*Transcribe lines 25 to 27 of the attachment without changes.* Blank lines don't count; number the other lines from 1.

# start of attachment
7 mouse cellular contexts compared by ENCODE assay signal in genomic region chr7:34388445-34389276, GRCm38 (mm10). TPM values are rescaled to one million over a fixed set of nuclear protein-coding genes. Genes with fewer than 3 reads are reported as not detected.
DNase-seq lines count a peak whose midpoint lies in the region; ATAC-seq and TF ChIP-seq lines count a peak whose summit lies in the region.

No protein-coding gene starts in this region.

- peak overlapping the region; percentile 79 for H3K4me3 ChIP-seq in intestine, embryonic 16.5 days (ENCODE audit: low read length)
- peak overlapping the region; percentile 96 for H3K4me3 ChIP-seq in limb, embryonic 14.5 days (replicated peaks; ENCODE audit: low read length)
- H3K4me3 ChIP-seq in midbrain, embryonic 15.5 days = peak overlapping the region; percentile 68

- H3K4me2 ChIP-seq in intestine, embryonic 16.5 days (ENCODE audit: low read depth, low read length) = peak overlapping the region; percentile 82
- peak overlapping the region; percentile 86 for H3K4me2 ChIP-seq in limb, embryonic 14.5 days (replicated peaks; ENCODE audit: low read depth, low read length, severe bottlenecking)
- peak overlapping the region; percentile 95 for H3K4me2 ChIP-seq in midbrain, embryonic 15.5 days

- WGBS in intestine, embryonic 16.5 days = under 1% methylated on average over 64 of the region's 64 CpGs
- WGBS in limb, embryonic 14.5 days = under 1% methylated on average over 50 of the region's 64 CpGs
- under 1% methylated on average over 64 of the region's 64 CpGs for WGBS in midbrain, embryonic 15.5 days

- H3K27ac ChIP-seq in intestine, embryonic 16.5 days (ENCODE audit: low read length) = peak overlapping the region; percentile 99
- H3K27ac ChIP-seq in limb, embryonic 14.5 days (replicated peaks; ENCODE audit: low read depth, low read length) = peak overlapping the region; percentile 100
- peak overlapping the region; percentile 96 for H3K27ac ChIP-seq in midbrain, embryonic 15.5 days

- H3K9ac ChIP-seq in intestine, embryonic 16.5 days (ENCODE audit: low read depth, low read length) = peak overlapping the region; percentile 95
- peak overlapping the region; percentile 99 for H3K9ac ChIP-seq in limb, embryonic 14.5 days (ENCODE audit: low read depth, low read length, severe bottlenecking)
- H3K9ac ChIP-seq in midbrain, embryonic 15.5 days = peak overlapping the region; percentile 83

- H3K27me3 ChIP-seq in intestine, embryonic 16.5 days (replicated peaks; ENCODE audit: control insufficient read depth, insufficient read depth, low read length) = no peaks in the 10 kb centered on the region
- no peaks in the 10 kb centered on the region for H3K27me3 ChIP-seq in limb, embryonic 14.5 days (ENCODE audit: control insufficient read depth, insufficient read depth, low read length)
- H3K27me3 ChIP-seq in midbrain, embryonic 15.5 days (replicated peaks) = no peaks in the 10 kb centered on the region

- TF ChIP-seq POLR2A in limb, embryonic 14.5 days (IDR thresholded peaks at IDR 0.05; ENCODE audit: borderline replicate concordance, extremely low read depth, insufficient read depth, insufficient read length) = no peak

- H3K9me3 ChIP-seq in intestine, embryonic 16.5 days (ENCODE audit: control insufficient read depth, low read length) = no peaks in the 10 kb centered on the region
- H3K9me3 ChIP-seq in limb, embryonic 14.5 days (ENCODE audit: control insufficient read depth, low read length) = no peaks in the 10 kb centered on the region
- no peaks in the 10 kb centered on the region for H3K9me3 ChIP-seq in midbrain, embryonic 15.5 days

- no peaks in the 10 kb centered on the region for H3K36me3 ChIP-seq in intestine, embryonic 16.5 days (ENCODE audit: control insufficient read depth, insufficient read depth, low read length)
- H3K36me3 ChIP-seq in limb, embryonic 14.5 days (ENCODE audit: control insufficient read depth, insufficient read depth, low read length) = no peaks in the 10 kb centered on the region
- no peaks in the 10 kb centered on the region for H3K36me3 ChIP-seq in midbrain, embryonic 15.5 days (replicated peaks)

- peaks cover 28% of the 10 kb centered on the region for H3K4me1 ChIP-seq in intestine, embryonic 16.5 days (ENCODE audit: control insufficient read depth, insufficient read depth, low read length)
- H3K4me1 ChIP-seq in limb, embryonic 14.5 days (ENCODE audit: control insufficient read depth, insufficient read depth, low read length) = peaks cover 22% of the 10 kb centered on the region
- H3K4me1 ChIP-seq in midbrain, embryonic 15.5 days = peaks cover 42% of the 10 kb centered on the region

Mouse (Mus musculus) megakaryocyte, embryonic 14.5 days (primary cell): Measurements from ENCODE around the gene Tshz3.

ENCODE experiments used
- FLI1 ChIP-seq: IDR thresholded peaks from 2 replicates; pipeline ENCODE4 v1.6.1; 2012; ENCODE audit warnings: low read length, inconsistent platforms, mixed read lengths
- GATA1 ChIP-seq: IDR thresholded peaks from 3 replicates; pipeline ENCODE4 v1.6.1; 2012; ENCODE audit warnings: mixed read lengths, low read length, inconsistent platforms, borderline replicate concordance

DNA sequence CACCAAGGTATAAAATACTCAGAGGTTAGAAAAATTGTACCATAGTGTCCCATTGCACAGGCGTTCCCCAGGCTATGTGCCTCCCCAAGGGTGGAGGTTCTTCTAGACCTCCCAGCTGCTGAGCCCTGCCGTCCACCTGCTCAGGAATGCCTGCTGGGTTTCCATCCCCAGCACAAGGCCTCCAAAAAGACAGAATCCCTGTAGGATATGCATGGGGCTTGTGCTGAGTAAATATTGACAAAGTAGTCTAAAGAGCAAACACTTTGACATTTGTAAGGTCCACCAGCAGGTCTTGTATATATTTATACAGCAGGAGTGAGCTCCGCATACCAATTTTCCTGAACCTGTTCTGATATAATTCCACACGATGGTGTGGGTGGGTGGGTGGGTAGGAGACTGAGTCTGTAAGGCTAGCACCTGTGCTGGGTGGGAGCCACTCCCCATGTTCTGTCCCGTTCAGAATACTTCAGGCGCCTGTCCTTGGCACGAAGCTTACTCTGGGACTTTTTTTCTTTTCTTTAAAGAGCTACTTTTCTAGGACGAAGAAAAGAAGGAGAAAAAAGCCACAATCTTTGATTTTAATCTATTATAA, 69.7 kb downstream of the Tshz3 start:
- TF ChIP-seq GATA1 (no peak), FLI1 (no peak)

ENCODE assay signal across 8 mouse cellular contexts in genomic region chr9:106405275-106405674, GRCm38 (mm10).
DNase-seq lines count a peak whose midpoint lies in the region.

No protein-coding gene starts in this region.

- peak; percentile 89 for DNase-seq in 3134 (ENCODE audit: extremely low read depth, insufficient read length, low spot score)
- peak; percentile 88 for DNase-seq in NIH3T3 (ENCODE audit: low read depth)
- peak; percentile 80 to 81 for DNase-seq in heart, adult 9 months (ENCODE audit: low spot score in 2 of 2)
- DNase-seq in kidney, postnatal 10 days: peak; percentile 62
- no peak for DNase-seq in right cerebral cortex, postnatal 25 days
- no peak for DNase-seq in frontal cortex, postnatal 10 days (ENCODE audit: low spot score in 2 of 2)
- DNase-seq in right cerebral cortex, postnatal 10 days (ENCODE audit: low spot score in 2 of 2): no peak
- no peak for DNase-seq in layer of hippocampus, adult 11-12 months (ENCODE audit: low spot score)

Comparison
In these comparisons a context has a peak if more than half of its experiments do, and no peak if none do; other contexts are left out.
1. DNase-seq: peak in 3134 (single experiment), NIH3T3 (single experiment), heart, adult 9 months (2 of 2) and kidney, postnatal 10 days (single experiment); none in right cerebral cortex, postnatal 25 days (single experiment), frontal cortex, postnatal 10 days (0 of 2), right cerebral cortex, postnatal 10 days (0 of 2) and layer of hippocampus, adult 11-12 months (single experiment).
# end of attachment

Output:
- no peaks in the 10 kb centered on the region for H3K9me3 ChIP-seq in midbrain, embryonic 15.5 days

- no peaks in the 10 kb centered on the region for H3K36me3 ChIP-seq in intestine, embryonic 16.5 days (ENCODE audit: control insufficient read depth, insufficient read depth, low read length)
- H3K36me3 ChIP-seq in limb, embryonic 14.5 days (ENCODE audit: control insufficient read depth, insufficient read depth, low read length) = no peaks in the 10 kb centered on the region